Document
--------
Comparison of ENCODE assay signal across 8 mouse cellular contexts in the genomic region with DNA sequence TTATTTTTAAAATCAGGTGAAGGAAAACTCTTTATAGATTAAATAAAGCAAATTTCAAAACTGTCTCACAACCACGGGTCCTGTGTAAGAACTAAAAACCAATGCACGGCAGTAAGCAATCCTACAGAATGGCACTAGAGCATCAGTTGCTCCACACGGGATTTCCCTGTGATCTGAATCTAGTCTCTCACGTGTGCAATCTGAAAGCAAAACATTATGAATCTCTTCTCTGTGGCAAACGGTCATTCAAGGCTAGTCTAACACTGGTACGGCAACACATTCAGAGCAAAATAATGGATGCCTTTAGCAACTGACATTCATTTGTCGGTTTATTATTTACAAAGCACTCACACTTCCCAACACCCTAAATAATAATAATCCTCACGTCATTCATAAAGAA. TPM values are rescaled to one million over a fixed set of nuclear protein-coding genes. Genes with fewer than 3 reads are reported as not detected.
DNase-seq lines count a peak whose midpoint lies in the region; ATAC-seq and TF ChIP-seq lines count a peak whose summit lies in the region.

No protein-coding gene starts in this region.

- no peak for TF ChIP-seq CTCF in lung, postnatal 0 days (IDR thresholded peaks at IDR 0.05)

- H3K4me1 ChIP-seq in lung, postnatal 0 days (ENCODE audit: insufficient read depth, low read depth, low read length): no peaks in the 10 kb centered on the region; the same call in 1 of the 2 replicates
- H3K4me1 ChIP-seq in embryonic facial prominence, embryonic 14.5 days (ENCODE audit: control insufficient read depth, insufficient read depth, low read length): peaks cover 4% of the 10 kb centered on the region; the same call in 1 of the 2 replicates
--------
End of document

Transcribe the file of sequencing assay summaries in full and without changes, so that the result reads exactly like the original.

Comparison of ENCODE assay signal across 8 mouse cellular contexts in the genomic region with DNA sequence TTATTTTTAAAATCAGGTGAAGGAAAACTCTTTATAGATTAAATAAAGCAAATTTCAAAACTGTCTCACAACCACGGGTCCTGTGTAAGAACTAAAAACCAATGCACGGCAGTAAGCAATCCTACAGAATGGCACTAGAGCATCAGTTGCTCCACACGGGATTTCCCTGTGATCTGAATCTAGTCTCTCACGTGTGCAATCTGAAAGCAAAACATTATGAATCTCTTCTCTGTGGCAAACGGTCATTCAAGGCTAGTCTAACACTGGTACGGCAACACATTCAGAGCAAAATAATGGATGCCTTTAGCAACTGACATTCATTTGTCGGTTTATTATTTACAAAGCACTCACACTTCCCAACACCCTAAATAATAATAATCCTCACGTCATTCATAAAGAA. TPM values are rescaled to one million over a fixed set of nuclear protein-coding genes. Genes with fewer than 3 reads are reported as not detected.
DNase-seq lines count a peak whose midpoint lies in the region; ATAC-seq and TF ChIP-seq lines count a peak whose summit lies in the region.

No protein-coding gene starts in this region.

- no peak for TF ChIP-seq CTCF in lung, postnatal 0 days (IDR thresholded peaks at IDR 0.05)

- H3K4me1 ChIP-seq in lung, postnatal 0 days (ENCODE audit: insufficient read depth, low read depth, low read length): no peaks in the 10 kb centered on the region; the same call in 1 of the 2 replicates
- H3K4me1 ChIP-seq in embryonic facial prominence, embryonic 14.5 days (ENCODE audit: control insufficient read depth, insufficient read depth, low read length): peaks cover 4% of the 10 kb centered on the region; the same call in 1 of the 2 replicates